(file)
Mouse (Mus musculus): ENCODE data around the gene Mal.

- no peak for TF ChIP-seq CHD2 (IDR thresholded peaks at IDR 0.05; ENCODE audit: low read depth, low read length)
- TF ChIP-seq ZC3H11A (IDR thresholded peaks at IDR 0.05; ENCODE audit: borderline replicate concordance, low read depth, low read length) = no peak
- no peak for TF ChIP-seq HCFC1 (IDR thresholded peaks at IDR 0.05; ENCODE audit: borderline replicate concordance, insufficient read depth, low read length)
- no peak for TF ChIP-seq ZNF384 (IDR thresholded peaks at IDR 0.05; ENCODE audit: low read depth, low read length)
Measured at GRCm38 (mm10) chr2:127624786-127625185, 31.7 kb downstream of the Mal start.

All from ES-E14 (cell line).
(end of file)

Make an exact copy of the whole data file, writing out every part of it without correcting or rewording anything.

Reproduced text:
Mouse (Mus musculus): ENCODE data around the gene Mal.

- no peak for TF ChIP-seq CHD2 (IDR thresholded peaks at IDR 0.05; ENCODE audit: low read depth, low read length)
- TF ChIP-seq ZC3H11A (IDR thresholded peaks at IDR 0.05; ENCODE audit: borderline replicate concordance, low read depth, low read length) = no peak
- no peak for TF ChIP-seq HCFC1 (IDR thresholded peaks at IDR 0.05; ENCODE audit: borderline replicate concordance, insufficient read depth, low read length)
- no peak for TF ChIP-seq ZNF384 (IDR thresholded peaks at IDR 0.05; ENCODE audit: low read depth, low read length)
Measured at GRCm38 (mm10) chr2:127624786-127625185, 31.7 kb downstream of the Mal start.

All from ES-E14 (cell line).